Prolog to Italy trip
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I was born in Bangor, Maine only two hours from our neighbor to the north, yet my parents never thought to take me across the Canadian border. At six weeks old we moved to Connecticut where I’ve felt stuck for most of my life. Over the course of my childhood, I visited the other states in New England on family vacations and took school trips to New York State. Between my junior and senior years of high school, I was selected as a Connecticut Junior Intern and spent two exciting weeks in Washington, DC exploring our nation’s capital.
Although I’ve supported myself since I was an 18-year-old high school senior, I’ve made every effort to travel as often as possible. Aside from local travels (i.e., those within a two-hour drive), I took an impromptu five-day vacation in Virginia Beach with a couple of friends. We camped and had fun at the beaches by day and bars at night. In the summer of 1995, I took a road trip down to North Carolina for a week (and crossed into South Carolina). I went to New Orleans for spring break in March of 1997, although my official purpose there and reason my college financed the trip was to attend a leadership conference. In January of 1999, I flew to the left coast to visit the San Francisco Bay area. While there, I toured around northern California in my rental car, from Big Trees to Big Ser, from the Pacific to Lake Tahoe (including crossing the street into Nevada), from Moaning Cave to Napa Valley.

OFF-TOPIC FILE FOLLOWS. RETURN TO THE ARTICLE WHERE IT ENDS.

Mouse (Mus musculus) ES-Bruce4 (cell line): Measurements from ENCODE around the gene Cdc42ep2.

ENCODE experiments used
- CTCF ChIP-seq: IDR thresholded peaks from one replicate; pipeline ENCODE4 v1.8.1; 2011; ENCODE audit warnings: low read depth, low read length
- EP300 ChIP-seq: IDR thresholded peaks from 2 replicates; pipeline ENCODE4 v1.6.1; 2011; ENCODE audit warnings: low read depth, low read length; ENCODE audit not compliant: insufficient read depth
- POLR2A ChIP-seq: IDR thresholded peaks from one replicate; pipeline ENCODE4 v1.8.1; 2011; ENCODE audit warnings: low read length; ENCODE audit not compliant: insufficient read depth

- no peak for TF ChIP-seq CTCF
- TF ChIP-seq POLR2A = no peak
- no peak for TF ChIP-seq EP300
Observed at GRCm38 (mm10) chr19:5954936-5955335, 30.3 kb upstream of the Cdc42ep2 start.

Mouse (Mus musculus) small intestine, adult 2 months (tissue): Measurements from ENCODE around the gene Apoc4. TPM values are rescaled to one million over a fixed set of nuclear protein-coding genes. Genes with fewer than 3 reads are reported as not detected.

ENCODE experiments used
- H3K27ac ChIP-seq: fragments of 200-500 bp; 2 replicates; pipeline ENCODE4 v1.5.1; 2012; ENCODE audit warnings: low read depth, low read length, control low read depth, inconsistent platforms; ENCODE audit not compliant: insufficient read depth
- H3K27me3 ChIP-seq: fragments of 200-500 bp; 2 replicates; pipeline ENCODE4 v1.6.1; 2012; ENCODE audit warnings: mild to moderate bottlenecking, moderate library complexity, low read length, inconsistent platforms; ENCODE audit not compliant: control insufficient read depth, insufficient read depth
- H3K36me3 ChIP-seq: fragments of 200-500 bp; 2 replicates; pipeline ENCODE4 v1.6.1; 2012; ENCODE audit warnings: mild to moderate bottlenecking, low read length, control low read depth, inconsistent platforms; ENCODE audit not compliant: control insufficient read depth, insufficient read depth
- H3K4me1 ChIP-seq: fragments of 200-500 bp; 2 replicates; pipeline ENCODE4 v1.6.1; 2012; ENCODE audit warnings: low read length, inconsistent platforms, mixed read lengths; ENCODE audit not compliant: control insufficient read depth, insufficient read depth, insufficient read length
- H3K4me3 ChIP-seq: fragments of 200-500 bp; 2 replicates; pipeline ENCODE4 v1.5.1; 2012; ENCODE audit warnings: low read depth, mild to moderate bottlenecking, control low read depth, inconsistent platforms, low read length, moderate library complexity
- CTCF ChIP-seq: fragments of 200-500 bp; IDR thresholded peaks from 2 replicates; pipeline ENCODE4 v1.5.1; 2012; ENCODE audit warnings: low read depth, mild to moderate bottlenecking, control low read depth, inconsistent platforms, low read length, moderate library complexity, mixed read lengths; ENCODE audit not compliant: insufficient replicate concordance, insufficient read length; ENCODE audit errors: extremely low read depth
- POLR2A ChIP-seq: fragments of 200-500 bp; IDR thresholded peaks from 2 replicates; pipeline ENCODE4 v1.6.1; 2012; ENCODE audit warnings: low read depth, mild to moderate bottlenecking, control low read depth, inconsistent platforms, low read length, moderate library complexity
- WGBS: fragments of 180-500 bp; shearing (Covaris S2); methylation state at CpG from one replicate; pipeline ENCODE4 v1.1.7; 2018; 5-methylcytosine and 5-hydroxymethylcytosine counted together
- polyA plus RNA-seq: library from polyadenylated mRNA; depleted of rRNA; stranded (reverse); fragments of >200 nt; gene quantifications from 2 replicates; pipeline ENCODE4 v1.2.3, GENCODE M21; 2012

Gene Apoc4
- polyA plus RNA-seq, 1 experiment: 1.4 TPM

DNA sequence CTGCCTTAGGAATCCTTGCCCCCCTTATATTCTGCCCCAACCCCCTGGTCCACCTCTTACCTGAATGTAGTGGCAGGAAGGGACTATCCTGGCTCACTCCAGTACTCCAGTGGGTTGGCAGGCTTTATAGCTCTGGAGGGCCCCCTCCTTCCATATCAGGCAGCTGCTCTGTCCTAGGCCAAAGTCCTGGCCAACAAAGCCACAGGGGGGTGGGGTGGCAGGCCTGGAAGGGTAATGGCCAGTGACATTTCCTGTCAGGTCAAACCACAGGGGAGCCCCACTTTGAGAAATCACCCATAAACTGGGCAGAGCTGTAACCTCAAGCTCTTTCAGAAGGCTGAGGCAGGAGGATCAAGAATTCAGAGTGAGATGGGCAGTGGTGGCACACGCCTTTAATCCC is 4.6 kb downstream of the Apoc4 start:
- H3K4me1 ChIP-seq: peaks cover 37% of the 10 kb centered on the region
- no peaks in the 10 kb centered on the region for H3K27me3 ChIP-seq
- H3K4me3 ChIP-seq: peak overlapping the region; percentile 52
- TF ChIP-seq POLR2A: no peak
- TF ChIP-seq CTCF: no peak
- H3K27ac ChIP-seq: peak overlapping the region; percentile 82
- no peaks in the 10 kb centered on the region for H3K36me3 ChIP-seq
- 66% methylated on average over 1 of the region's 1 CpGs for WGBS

Always seeking to expand my horizons further, when I had enough downtime to take a trip in August 2000, but too little cash for a plane ticket, I decided it was finally time to cut the cord and embarked on a six-hour road trek to Montreal for a holiday. Along my way north I stopped at Lake George for an afternoon then spent four amazing nights and five days in Canada devouring the local culture, as I do on all of my journeys away from home. At the end of my stay, I took a roundabout return rout, touring Upstate New York. Two months later, on another excursion financed by Student Activities’ funds, I flew out to Seattle, Washington with a few other students for a three-day weekend.
In January of 2001 I returned to Canada for five days of snowboarding in Mount Tremblant with the ski club. The following month I finally had my first chance to return to the state of my birth, this time for another ASCE function and then enjoyed some snowboarding at Sunday River before heading home.
My ventures to New Orleans, California, and Canada were among the greatest experiences of my life - each out thrilling the last. Finally in March of 2001, I realized an opportunity to cross the pond! Europe and the Mediterranean were the next logical steps in my progression of travel and I was very grateful to be selected and awarded a scholarship to attend an International Studies program. The course (IS-490, Field Study Abroad: Sicily) consisted of eight days of guided tours throughout the island of Sicily and a day and night in Rome and the Vatican.
As a requirement of the course, I had to write a travel journal. In the past, I’d written what I could remember of some travels after sometime later (usually in e-mails to friends or relatives), but I had never keep a running journal at that point. Even though I new all along that I needed to write it, I procrastinated and only took sparse notes. Only after I returned to the states and labored to recount my experiences for my assignment, did I finally appreciate the value of journaling on the go. Since then I have been much more diligent about writing whenever I’m away from home.